18. Dr T

    Dr T Member

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    Varmint guns.

    I sight the 223 and 22-250 2" high at 100 yards.

    Medium and Big Game

    For 6 mm's and up (medium and big game): I sight everything in 3" high at 100 yards. I arrived at this after a number of hours playing with ballistics software. When sighted in 3" high at 100 yards, this gives rise to an interesting little rule of thumb (which is good for +/- several 0.1's of an inch) for cartridges loaded with bullets with ballistic coefficient of > 0.3. It is based on the "point blank range" concept that was used in old Sierra reloading manuals. The Maximum Point Blank range is the maximum point in range that the bullet will drop 5" below line of sight without rising 5" above the line of sight.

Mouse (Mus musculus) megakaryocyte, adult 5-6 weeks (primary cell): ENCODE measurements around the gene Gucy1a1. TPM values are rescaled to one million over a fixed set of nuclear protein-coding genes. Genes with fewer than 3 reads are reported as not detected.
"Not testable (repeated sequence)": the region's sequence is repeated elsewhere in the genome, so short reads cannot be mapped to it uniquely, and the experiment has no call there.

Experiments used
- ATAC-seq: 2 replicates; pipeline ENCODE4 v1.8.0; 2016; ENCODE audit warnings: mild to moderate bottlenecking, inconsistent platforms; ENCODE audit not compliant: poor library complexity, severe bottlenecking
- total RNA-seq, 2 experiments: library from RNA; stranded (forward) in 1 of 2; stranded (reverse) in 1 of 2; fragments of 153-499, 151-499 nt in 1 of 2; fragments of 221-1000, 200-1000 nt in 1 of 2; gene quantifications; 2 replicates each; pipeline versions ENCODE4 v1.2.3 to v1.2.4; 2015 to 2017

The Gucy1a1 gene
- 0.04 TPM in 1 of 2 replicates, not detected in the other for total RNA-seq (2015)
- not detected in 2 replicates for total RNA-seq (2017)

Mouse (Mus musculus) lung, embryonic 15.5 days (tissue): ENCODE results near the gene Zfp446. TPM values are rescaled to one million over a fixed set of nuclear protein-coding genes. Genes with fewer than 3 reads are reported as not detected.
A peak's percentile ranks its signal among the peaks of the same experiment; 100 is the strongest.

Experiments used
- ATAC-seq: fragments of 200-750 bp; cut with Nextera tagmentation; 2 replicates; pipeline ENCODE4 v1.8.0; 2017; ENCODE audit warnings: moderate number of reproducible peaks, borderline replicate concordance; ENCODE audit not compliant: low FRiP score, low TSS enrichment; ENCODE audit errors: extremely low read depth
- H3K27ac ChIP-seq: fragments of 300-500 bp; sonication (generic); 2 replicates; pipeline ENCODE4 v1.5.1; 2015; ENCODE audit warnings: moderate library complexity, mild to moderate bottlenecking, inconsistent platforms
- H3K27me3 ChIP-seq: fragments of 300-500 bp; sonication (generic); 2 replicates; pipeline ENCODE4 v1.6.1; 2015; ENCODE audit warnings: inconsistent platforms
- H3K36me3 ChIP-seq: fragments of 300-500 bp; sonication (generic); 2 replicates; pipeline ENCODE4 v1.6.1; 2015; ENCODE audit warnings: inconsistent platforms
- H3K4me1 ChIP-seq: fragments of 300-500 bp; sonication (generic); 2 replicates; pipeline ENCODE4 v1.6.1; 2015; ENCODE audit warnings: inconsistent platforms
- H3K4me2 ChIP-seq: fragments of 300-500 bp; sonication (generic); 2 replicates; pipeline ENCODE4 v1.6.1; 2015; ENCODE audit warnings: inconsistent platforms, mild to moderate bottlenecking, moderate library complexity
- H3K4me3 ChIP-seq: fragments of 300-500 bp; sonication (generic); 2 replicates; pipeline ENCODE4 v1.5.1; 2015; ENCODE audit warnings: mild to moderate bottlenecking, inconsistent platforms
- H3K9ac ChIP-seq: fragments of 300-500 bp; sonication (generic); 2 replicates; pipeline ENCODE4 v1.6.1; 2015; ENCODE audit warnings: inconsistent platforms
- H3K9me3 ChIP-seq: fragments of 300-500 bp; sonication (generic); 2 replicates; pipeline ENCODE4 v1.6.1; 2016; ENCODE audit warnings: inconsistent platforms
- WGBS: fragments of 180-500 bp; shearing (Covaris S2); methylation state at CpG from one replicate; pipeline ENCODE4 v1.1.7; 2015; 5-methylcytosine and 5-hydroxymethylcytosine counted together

This will allow a rifle sighted in for maximum point blank range to hit the breadbasket of a deer (a circle roughly 10 inches in diameter) by simply aiming for the center of the heart/lungs/liver mass.

    Rule of thumb: When sighted in 3" high at 100 yards, the maximum "point blank range" in yards will be (MV in fps)/10.

    Examples: A 243 with a MV of 3100 fps will have a point blank range of 310 yds. A 30-06 with a MV of 2650 fps will have a point blank range of 265 yards.

    Corollary: Every extra 100 fps of velocity will get you about 10 yards extra point blank range.

    This simple rule has saved me a lot of grief over the years. It is not meant to be precise for target shooting. It is merely meant to be a practical rule for hunting. At least I don't have to carry a ballistics table around taped to the side of a laser rangefinder. If a deer is closer than the point blank range, I just aim and squeeze the trigger. If it isn't, I shouldn't take the shot anyway.
     
    Last edited: Dec 27, 2010
  19. brandon_mcg

    brandon_mcg Member

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    5 shot group at 50 yards just to check then another group at 100 yds.